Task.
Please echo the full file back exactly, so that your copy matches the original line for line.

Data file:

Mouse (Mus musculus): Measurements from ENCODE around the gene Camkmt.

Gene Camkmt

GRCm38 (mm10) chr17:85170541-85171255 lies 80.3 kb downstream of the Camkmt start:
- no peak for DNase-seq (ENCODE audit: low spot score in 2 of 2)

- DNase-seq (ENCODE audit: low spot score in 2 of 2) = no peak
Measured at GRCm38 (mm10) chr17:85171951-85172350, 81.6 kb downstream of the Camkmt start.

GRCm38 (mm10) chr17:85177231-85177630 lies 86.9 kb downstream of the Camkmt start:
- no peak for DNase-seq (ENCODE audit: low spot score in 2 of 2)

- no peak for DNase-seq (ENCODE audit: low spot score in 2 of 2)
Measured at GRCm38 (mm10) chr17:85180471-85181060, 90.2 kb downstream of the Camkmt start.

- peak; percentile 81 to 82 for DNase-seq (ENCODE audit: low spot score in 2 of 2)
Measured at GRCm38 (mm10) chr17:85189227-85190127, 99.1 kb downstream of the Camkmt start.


Mouse (Mus musculus): Measurements from ENCODE around the gene Camkmt.

Gene Camkmt

GRCm38 (mm10) chr17:85170541-85171255 lies 80.3 kb downstream of the Camkmt start:
- no peak for DNase-seq (ENCODE audit: low spot score in 2 of 2)

- DNase-seq (ENCODE audit: low spot score in 2 of 2) = no peak
Measured at GRCm38 (mm10) chr17:85171951-85172350, 81.6 kb downstream of the Camkmt start.

GRCm38 (mm10) chr17:85177231-85177630 lies 86.9 kb downstream of the Camkmt start:
- no peak for DNase-seq (ENCODE audit: low spot score in 2 of 2)

- no peak for DNase-seq (ENCODE audit: low spot score in 2 of 2)
Measured at GRCm38 (mm10) chr17:85180471-85181060, 90.2 kb downstream of the Camkmt start.

- peak; percentile 81 to 82 for DNase-seq (ENCODE audit: low spot score in 2 of 2)
Measured at GRCm38 (mm10) chr17:85189227-85190127, 99.1 kb downstream of the Camkmt start.